Their paper "Realizing high-performance and low-cost fluorescent organic LEDs" published in the SPIE Newsroom describes a purely organic p–n junction directly used as the luminescent centre.
The authors explain that their planar device consisting of p-type and n-type organic semiconductors sandwiched vertically between an indium tin oxide anode and a lithium fluoride/aluminium cathode, is not only simpler to manufacture than devices based on an emission layer, but it also benefits from lower driving voltages than traditional OLEDs where the interfaces with the emission and transport layers typically induce two energy barriers to go through.
"The light-emission behaviour of our device is a result of the synergetic energy release from both the p-type and n-type materials. This is in contrast to conventional OLEDs, where the light generation occurs from single-molecule emitters", they write.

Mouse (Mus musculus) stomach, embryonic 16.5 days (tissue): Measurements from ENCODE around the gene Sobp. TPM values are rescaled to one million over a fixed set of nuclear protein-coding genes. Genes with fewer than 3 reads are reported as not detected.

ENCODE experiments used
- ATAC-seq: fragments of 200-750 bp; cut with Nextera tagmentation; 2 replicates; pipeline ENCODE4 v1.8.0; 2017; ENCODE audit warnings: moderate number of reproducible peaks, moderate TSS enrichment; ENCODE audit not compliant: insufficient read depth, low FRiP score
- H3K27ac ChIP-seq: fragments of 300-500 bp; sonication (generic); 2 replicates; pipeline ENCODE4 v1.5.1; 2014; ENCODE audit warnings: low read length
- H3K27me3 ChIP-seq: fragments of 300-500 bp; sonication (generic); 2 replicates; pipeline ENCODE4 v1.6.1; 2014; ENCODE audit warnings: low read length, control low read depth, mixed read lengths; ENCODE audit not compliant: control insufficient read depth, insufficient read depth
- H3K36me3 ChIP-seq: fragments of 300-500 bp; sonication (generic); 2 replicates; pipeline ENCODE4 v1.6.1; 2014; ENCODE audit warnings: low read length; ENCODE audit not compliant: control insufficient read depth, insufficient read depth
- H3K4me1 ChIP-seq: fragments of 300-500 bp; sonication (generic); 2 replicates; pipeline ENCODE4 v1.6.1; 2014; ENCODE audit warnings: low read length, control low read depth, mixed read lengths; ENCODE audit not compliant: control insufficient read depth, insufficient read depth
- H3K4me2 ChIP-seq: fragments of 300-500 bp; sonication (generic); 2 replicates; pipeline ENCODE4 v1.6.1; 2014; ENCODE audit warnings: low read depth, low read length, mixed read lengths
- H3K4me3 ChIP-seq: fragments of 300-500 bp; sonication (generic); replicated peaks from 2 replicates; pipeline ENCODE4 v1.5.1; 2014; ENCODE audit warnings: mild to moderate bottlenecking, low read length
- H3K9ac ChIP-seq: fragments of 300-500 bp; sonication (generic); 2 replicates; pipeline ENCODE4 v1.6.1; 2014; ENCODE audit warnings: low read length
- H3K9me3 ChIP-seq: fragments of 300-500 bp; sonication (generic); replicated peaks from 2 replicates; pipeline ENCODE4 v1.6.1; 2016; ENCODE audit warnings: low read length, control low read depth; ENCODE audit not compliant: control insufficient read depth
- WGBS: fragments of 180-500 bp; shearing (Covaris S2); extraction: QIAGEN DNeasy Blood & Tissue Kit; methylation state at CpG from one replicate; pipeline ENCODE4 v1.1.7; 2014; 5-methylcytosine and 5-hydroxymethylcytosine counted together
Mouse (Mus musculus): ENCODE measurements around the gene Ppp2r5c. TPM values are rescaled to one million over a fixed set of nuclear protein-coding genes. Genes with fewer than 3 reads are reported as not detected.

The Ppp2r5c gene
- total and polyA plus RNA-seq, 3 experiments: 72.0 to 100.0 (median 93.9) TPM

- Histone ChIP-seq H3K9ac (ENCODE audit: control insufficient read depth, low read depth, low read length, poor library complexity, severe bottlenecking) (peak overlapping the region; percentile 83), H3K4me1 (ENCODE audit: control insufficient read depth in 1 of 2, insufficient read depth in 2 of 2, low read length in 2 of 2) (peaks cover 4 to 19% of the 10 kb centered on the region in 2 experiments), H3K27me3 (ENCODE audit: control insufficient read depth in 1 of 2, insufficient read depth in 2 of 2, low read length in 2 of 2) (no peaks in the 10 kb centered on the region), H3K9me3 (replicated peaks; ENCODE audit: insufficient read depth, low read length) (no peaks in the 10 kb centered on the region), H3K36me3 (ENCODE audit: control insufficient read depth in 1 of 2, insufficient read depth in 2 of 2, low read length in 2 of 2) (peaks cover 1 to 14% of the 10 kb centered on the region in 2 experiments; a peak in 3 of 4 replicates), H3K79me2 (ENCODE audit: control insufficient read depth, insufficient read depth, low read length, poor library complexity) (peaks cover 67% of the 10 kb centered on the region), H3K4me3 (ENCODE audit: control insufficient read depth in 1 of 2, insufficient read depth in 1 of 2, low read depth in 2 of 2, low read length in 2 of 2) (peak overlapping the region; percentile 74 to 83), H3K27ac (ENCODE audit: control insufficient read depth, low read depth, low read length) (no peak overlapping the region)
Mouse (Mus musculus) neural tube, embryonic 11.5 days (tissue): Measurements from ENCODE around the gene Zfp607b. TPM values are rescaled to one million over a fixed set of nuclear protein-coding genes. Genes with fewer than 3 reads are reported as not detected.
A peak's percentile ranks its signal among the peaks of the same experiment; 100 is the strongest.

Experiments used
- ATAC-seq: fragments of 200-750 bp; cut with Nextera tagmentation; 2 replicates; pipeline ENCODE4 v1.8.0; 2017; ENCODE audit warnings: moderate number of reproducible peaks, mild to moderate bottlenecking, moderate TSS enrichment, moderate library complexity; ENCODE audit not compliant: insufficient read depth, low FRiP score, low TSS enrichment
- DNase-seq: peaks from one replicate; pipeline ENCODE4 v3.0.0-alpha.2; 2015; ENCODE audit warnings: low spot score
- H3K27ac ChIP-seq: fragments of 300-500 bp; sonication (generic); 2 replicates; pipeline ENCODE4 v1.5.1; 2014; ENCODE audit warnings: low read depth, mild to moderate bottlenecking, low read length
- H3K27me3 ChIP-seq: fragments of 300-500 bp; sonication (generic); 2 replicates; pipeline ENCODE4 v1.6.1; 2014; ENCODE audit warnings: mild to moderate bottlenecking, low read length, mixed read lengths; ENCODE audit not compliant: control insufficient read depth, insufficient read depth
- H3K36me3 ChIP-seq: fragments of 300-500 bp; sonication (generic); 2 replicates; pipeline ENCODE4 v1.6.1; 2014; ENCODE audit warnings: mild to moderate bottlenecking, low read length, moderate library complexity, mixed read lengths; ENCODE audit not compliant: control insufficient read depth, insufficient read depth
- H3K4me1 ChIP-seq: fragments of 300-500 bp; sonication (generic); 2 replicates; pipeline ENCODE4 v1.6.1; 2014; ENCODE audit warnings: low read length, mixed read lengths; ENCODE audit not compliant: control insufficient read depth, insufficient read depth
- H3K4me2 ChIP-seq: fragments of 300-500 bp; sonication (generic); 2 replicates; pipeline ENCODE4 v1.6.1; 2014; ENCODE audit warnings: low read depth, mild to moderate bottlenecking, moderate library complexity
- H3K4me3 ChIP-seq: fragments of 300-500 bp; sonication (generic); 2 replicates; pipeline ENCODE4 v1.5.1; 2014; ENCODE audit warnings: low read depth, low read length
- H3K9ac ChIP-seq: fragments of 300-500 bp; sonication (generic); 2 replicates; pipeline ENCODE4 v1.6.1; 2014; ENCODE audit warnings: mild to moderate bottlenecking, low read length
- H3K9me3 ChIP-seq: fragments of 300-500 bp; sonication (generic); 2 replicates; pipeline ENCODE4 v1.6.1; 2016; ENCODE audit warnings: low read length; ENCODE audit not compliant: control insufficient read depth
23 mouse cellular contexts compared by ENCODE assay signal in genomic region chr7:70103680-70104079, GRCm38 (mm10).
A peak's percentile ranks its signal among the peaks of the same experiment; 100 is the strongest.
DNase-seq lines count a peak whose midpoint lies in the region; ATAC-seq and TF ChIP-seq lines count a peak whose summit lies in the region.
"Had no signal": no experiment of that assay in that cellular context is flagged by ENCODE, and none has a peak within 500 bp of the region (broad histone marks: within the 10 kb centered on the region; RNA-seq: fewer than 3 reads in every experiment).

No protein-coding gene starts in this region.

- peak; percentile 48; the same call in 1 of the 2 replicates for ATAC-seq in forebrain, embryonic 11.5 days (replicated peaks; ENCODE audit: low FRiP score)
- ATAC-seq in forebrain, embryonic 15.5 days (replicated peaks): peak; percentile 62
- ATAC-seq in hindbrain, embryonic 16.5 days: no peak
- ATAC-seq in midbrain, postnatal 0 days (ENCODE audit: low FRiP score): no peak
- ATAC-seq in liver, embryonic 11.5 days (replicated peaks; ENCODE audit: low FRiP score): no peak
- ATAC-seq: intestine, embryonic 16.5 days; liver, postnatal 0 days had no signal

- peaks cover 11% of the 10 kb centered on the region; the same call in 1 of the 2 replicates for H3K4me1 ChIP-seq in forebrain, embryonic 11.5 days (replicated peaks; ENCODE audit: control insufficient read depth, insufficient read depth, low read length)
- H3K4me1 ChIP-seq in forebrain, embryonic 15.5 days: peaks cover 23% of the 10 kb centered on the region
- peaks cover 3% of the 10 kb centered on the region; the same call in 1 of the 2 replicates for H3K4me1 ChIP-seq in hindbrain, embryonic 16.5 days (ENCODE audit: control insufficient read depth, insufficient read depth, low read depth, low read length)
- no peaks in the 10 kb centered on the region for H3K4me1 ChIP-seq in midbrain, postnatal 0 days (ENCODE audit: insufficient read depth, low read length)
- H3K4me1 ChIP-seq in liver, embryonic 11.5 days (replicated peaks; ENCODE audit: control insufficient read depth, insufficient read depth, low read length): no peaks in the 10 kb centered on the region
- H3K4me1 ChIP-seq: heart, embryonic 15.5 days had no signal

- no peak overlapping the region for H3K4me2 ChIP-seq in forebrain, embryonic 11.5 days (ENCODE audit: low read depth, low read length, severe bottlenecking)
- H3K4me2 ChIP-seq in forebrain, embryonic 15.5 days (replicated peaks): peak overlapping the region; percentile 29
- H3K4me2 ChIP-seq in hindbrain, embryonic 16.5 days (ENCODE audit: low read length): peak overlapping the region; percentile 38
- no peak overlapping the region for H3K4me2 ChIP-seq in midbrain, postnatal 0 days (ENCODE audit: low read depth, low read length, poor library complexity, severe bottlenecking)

The researchers used 1,1-bis[4-[ N,N-di(p-tolyl)-amino]phen yl]cyclohexane (TAPC) as the p-type semiconductor and 2,4,6-tris(3-(pyridin-3-yl)phenyl)-1,3,5-triazine (TmPyTZ) as an in-house developed n-type semiconductor with a strong electron-withdrawing capacity and a good electron-transport ability. The pn-OLED thus obtained exhibited a high peak external quantum efficiency (η ext) of up to 12%, which given the device's light out-coupling efficiency of 20%, was translated to an internal quantum efficiency (η int) of 60%, surpassing the theoretical maximum efficiency of 25% for a conventional fluorescent emitter.
By changing the material combination used in the p–n junction, the researchers were able to modulate the emission colour of their pn-OLEDs, demonstrating green pn-OLEDs with external quantum efficiencies over 10% for a stack using 4,4',4”-tri(N-carbazolyl)triphenylamine (TCTA) as the p-type transport layer. The pn-OLEDs required low operating voltages, making them suitable for low power portable devices.